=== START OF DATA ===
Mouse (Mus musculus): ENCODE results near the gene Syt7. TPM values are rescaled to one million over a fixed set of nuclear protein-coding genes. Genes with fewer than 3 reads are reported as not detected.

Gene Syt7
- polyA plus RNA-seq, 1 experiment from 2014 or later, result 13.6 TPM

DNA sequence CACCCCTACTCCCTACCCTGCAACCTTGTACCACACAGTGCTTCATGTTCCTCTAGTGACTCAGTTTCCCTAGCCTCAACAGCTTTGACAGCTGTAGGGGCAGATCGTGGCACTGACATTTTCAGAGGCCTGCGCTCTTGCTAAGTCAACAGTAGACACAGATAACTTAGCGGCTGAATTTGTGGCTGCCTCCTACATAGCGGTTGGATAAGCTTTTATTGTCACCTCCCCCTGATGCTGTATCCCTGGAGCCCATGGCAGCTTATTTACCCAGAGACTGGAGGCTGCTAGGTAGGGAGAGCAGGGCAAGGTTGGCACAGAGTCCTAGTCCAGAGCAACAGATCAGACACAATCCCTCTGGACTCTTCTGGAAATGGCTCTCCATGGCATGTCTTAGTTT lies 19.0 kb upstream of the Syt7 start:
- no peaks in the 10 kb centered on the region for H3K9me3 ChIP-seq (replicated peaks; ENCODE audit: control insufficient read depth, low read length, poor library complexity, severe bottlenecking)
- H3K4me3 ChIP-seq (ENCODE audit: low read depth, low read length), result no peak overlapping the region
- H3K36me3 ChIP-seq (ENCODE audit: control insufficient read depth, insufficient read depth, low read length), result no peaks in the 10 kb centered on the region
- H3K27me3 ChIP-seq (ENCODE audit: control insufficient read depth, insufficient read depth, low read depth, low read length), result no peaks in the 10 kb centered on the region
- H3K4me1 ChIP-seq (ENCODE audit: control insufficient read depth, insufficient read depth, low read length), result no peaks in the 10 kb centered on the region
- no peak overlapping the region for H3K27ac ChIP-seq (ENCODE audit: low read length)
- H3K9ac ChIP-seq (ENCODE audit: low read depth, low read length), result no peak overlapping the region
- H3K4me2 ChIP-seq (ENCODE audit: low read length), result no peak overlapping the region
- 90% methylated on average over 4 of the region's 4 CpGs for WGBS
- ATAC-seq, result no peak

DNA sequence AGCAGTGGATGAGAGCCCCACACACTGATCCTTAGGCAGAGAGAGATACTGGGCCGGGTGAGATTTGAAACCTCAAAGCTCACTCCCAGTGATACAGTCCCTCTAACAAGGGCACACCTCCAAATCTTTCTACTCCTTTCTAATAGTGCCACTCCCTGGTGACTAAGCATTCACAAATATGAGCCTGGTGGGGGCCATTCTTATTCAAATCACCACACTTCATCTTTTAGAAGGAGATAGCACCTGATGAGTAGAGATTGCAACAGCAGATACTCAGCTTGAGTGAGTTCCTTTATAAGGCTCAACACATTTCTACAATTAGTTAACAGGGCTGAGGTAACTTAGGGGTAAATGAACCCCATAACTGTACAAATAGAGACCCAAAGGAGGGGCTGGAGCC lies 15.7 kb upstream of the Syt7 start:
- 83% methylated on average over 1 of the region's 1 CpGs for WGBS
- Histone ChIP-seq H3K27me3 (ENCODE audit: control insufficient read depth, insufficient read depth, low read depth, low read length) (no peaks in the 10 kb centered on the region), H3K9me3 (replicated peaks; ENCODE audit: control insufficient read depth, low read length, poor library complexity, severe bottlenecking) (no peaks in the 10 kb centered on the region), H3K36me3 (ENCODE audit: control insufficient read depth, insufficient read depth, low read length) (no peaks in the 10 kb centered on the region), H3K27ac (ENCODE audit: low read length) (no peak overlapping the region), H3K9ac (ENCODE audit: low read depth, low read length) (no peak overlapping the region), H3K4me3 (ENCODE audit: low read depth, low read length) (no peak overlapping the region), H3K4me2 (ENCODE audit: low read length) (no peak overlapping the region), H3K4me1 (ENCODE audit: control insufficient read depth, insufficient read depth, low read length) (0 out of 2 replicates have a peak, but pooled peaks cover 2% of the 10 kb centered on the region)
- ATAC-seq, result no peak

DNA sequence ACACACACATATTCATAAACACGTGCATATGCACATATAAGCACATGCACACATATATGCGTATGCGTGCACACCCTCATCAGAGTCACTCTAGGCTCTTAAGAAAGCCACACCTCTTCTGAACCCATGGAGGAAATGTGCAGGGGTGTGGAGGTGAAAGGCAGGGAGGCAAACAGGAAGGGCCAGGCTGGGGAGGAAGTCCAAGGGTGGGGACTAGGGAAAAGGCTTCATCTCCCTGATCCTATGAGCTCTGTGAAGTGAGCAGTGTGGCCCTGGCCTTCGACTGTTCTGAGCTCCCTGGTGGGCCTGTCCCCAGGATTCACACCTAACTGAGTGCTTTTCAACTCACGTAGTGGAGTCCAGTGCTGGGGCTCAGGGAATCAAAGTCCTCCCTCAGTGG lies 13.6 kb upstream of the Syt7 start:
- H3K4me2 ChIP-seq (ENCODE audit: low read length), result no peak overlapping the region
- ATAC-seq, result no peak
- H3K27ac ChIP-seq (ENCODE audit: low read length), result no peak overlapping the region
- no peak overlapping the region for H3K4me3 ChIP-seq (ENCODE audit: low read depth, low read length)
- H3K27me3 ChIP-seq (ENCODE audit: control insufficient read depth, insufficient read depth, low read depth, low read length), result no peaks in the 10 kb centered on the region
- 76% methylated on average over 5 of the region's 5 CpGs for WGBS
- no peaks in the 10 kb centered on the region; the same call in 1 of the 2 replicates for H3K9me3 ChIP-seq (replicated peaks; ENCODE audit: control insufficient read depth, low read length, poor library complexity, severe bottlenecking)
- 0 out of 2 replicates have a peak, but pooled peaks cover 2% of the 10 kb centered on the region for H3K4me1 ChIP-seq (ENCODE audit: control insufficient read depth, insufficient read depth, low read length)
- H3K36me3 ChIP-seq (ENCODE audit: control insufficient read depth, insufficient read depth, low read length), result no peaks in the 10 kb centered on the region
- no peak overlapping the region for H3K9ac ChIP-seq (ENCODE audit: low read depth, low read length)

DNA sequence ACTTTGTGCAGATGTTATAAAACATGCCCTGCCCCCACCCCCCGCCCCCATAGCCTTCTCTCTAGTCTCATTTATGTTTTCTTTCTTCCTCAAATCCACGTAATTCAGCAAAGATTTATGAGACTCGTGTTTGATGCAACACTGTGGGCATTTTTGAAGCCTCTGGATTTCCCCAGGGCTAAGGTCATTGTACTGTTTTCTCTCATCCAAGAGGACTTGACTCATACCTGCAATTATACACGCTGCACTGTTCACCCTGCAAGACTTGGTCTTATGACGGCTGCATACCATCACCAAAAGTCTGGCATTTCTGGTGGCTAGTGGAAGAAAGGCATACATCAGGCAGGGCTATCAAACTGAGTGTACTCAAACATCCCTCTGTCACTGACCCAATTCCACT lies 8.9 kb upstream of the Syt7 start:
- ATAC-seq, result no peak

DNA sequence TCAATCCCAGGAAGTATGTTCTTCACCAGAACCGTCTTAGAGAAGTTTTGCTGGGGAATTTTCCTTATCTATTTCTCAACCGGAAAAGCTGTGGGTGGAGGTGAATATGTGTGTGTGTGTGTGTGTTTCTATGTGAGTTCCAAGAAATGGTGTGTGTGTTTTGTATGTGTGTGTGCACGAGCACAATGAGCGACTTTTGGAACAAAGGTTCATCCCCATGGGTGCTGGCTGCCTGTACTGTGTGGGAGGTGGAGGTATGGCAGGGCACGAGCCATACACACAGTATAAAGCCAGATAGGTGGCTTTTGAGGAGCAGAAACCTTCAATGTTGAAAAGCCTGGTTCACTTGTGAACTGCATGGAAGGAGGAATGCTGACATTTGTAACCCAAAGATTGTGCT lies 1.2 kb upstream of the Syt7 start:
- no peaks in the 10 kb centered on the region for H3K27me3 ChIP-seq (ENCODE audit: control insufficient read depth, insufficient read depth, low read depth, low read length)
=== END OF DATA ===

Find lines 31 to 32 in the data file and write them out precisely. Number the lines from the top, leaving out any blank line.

- ATAC-seq, result no peak

DNA sequence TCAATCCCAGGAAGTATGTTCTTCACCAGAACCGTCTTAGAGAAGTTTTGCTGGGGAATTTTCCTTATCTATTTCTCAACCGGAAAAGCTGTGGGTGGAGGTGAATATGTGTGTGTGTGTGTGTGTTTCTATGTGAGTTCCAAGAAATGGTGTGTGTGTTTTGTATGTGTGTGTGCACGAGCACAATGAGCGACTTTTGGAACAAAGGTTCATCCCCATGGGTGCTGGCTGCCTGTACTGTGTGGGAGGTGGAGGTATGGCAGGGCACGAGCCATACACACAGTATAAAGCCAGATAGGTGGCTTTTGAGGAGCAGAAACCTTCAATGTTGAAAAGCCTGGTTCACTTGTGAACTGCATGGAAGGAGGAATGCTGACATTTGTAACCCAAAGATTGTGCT lies 1.2 kb upstream of the Syt7 start: